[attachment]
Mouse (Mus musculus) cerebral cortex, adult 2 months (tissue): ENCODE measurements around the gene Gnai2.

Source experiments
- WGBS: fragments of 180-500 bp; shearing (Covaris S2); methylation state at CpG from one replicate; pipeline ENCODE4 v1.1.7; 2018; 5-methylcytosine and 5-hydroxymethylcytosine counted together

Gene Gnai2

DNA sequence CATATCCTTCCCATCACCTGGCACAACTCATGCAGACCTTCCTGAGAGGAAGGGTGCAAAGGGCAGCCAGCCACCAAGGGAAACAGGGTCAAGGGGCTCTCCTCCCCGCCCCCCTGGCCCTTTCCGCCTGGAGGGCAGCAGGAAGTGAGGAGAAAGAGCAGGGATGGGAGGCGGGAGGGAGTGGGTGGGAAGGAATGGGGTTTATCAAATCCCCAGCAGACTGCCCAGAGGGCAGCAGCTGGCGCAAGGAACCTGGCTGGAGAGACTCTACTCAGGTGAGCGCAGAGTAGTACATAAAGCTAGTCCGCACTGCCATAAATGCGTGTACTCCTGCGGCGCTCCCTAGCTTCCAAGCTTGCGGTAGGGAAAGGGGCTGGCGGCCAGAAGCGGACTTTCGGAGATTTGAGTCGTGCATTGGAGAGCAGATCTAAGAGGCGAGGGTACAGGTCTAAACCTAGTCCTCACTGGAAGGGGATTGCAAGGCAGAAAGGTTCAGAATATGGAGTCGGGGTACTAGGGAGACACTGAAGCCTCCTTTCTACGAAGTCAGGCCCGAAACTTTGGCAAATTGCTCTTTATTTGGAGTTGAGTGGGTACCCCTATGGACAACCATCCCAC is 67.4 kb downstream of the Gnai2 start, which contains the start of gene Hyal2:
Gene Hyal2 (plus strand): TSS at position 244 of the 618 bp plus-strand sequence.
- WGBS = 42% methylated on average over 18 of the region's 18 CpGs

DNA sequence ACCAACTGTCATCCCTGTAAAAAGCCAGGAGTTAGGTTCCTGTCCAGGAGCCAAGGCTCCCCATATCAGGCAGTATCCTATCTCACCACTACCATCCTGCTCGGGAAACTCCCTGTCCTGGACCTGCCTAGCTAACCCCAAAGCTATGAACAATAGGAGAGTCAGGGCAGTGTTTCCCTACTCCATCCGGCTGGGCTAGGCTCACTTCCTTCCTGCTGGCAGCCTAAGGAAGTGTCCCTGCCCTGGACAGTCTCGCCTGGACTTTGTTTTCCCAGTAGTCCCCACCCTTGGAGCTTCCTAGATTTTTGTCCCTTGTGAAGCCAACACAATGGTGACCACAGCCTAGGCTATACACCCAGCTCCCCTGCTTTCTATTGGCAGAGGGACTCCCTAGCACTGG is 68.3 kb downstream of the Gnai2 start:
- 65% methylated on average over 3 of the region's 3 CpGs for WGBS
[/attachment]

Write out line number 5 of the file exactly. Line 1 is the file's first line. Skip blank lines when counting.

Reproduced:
DNA sequence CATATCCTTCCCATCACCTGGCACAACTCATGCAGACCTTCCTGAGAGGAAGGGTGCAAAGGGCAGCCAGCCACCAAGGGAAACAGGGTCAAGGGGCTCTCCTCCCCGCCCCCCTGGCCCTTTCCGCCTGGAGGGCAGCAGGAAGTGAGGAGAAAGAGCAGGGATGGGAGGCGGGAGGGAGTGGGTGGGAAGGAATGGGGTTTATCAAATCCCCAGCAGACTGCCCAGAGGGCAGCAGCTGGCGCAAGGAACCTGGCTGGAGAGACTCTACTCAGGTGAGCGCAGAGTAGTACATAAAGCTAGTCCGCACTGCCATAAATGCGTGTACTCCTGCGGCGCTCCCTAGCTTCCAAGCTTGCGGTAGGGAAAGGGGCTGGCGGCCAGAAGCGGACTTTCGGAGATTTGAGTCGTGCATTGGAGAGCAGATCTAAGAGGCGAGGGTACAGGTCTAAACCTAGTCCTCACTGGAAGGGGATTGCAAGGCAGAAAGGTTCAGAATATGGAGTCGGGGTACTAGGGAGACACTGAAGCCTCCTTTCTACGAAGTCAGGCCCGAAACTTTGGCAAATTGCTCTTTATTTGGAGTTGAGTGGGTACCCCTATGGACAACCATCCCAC is 67.4 kb downstream of the Gnai2 start, which contains the start of gene Hyal2: